When our babies are first put into our arms, we feel a deep responsibility for their safety and for meeting their every need to thrive.
As they grow, we get excited with each milestone: They are picking up cereal—and they are getting it in their mouths! They are sitting up!
When our children are developmentally delayed, we parents have to help them with each emerging skill longer than we would help our neurotypical kids. Maybe a child needs physical therapy to strengthen core muscles before he is able to sit up. Maybe the motor planning needed to crawl takes months of practice before we see any results. Or maybe hours of practice are needed for one new verbalization.
As my son who lives with autism, Jake grew and developed at his own pace, and I grew comfortable doing more for him than I did for my older neurotypical son, Frankie, when he was the same age. As soon as Frankie learned to tie his shoes, I let him take over that task. At a typical age, he also learned to cut his own food and make a meal for himself, and he understood the concept of money and purchases. I eagerly facilitated his independence in these areas as well.
At 19, Jake can tie his shoes, cut his own food, work the microwave, and make small purchases. But do I always let him?
Over the last few years, I have been trying to back off as much as possible. I backed off when Jake learned to navigate the playground on his own. And I backed off when he could dress himself. On the other hand, I found that meal-making goes faster and easier if I do it without Jake. But how does Jake benefit from my doing it for him? I realize that I need to back off from this, too, so Jake will become more independent. So, what’s the holdup?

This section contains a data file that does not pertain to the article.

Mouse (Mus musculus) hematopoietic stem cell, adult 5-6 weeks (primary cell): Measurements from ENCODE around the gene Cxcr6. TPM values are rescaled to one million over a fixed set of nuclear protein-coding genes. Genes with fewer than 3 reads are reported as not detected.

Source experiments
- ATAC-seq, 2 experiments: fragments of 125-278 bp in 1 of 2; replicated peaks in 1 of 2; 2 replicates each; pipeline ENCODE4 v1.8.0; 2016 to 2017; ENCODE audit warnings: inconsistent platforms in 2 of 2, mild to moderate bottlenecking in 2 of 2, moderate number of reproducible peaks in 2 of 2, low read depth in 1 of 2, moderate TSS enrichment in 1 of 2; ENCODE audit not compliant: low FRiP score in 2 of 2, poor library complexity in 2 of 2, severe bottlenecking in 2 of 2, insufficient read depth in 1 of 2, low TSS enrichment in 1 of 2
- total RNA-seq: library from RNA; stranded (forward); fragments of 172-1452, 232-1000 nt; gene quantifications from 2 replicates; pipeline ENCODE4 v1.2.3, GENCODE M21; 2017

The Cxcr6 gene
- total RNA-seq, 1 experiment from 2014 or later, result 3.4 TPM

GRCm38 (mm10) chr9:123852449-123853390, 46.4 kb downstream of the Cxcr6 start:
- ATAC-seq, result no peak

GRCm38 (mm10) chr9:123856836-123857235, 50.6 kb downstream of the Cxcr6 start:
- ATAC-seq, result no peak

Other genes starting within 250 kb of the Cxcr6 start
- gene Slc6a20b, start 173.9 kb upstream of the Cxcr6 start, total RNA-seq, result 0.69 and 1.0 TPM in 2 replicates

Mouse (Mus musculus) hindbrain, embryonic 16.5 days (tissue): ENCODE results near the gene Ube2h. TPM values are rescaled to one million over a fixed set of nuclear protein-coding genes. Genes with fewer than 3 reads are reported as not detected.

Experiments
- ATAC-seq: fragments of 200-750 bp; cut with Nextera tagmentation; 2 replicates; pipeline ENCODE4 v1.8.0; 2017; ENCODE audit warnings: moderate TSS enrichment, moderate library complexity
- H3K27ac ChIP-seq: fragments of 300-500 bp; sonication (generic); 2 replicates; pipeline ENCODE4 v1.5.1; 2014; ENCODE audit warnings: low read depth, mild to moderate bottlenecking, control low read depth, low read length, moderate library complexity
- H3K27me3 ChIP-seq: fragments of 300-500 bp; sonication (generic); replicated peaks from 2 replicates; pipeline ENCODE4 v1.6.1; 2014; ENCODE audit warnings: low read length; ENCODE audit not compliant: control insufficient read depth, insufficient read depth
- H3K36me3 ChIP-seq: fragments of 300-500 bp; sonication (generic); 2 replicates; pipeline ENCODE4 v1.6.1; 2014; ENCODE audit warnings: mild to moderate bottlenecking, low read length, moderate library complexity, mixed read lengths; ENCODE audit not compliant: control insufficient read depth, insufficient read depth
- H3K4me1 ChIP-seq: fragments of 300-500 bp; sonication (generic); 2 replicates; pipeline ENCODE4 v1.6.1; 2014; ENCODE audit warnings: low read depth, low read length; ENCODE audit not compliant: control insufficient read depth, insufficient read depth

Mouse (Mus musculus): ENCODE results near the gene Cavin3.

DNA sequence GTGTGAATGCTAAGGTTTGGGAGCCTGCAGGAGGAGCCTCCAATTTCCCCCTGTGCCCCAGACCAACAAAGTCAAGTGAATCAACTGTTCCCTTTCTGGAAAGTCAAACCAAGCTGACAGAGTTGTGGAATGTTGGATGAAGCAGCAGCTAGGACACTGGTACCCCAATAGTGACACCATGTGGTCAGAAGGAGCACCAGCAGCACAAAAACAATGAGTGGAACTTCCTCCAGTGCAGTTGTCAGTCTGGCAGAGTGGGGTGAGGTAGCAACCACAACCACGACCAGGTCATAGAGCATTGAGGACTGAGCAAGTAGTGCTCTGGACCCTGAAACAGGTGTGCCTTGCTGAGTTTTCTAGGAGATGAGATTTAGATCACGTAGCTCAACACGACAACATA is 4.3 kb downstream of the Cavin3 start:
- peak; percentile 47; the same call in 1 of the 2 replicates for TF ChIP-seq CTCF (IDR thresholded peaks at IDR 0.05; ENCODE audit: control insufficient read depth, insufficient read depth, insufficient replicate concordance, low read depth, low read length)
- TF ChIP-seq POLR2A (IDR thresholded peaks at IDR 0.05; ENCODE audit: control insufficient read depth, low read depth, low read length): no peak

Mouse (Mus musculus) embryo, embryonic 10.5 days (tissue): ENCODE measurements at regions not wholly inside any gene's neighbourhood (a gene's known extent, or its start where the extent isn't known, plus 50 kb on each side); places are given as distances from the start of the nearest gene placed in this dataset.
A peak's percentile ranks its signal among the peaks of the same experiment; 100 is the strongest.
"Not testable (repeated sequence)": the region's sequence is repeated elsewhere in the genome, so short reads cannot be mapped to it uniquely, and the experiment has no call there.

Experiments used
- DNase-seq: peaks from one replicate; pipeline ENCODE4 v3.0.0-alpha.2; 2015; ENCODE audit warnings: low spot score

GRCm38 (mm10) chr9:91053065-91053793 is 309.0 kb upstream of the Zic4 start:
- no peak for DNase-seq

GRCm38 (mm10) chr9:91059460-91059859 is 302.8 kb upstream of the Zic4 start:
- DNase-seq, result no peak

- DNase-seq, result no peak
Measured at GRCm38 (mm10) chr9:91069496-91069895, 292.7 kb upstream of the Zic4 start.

Breaking my routine—and the assumption that faster, easier, cleaner is better—is an important step toward my son’s success as an adult. Involving him in day-to-day household management gives him a lot of confidence and a huge smile of pride. If it takes longer for him to complete a new task or the kitchen gets messier than usual during meal preparation—so be it! I just won’t let my child’s skills regress because doing the task myself is faster, easier, and cleaner.
I’ve learned a few other things, too. For example, having a young child on the spectrum necessitates more time in our daily schedule for teaching him how to do things like work zippers and buttons.
As your child ages, let him or her walk ahead of you to the bus stop as long as it’s safe. And find chores around the house that will build your child’s confidence. The job may not be done well today, but one day it will.
In a restaurant, ordering a beverage or meal is a good first step toward self-determination—as long as you have your child’s back, of course. And be sure to talk to your child’s educational team about the skills he or she is showing at school. I was so surprised to learn what Jake was doing at school that he would not do at home!
When Jake was little, I used to say that my job, as mom, was to make sure that he is always living his life to the best of his ability. The best way to do this, I’ve learned, is to back off and let Jake learn to do for himself. But now that I think about it, don’t we all learn better this way?
Sun contributor Jen Nardo is a parent mentor and long-time Autism Delaware™ volunteer as well as a dedicated member of Autism Delaware’s newsletter committee.
This text was edited for consistency of language and message and appears in the January–March 2018 issue of the Autism Delaware quarterly newsletter, The Sun.